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Ames Contributions to SpaceX Commercial Crew Missions

Rollout of a SpaceX Falcon 9 with Crew Dragon onboard to Launch Complex 39A for the Demo-1 mission,
A SpaceX Falcon 9 rocket with the company’s Crew Dragon spacecraft onboard is seen as it is rolled to the launch pad at Launch Complex 39A as preparations continue for the Demo-1 mission, Feb. 28, 2019 at NASA’s Kennedy Space Center in Florida. The Demo-1 mission will be the first launch of a commercially built and operated American spacecraft and space system designed for humans as part of NASA’s Commercial Crew Program. The mission, currently targeted for a 2:49 a.m. launch on March 2, will serve as an end-to-end test of the system’s capabilities.
Credits: NASA/Joel Kowsky

A new era of human spaceflight is set to begin as American astronauts once again launch on an American rocket from American soil to the International Space Station as part of NASA’s Commercial Crew Program – the first time since the retirement of the Space Shuttle Program in 2011.

Commercial crew partner SpaceX will carry humans to the space station, like a taxi or a rideshare service, shuttling people to their destination and home again. NASA’s goal is to become one customer of many customers in a robust low-Earth orbit economy, enabling the agency to realize the next generation of human space exploration through the Artemis program to the Moon and on to Mars.

The first crewed flight of the program is NASA’s SpaceX Demo-2 and is an end-to-end flight test from launch to docking to splashdown to recovery operations, the final major test for the system, paving the way for it to be certified for regular crew flights to the space station.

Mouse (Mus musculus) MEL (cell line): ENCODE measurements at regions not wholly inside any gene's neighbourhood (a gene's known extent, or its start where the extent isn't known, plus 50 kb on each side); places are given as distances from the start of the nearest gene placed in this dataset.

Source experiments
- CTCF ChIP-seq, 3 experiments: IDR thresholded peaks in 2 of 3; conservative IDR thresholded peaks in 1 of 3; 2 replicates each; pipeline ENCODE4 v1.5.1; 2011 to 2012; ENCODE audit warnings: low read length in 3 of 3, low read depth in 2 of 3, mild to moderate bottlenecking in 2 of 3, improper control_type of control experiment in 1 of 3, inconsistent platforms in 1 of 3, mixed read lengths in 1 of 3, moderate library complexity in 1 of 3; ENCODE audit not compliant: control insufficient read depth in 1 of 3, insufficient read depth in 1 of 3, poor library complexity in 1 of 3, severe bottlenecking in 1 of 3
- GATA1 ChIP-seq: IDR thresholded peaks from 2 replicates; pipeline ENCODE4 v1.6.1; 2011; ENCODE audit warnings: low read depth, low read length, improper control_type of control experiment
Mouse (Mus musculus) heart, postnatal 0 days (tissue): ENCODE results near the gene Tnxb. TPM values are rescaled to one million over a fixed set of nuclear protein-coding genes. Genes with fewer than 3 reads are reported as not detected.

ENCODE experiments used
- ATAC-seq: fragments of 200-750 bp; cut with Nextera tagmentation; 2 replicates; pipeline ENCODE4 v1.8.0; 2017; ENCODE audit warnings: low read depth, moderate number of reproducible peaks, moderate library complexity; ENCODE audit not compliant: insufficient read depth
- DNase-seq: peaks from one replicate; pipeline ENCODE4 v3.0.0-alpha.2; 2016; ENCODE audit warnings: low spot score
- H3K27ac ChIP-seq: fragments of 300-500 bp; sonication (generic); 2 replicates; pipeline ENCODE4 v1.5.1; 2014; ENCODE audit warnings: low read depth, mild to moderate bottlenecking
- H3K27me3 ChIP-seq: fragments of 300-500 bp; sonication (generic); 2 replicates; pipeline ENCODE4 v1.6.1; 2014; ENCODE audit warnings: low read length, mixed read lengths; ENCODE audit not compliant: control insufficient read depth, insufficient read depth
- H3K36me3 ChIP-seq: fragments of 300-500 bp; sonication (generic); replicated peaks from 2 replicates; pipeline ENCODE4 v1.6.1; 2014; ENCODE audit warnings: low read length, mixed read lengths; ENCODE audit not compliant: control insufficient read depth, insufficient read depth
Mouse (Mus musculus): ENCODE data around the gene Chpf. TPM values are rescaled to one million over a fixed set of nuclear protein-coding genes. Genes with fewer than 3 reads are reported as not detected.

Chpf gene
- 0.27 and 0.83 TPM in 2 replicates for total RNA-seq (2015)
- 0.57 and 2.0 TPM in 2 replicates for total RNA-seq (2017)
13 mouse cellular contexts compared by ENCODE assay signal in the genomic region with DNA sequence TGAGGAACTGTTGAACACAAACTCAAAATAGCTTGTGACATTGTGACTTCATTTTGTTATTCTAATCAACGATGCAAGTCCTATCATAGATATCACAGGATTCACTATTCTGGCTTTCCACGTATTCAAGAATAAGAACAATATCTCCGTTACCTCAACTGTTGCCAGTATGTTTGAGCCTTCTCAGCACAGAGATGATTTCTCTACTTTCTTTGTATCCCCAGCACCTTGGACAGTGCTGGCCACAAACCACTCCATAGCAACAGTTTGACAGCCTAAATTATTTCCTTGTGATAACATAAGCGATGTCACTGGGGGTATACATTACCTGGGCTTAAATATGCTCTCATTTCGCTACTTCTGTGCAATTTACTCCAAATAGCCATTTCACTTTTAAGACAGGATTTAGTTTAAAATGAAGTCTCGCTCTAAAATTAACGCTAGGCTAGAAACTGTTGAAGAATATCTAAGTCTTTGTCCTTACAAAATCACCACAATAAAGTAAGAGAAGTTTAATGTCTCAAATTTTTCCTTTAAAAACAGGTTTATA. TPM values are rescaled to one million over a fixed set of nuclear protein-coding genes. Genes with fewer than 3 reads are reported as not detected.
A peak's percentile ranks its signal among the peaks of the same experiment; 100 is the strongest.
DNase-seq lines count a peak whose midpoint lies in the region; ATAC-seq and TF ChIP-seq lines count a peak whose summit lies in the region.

With essential support from NASA centers across the country, public-private partnerships are making a  new way of accessing space possible.  NASA provides the space industry with critical expertise, research and testing to ensure rockets and spacecraft are safe and reliable.

NASA’s Ames Research Center in California’s Silicon Valley made key contributions to the mission to ensure astronauts aboard SpaceX’s Crew Dragon spacecraft will be safe from launch to return. With decades of human spaceflight experience, Ames contributed its facilities and expertise in aeronautics, engineering and technology to the mission. Personnel at Ames helped manage the review of SpaceX’s data to ensure NASA’s requirements are met and the spacecraft provides a safe environment for astronauts before the certification and launch of the crewed missions to the space station.

A model of SpaceX’s Crew Dragon capsule is mounted in a wind tunnel
A scaled-down model of SpaceX’s Crew Dragon capsule is mounted in a transonic wind tunnel for aerodynamic testing at NASA’s Ames Research Center in California’s Silicon Valley. This facility — the 11-by-11-foot Transonic Wind Tunnel, a part of the Unitary Plan Wind Tunnel complex at Ames — has played a vital role in every U.S. human spaceflight program to help ensure crew will be safe to fly.
Credits: NASA/Dominic Hart

Re-Entering the Dragon

Ames played significant roles in the development and testing of the SpaceX Crew Dragon capsule. The center’s interaction with SpaceX to develop Crew Dragon’s thermal protection system had its roots in previous developments for uncrewed missions as part of NASA’s Commercial Orbital Transportation Services program. COTS was a demonstration of commercial partners’ spaceflight capabilities and a precursor program both to NASA’s Commercial Resupply Services contract and NASA’s Commercial Crew Program.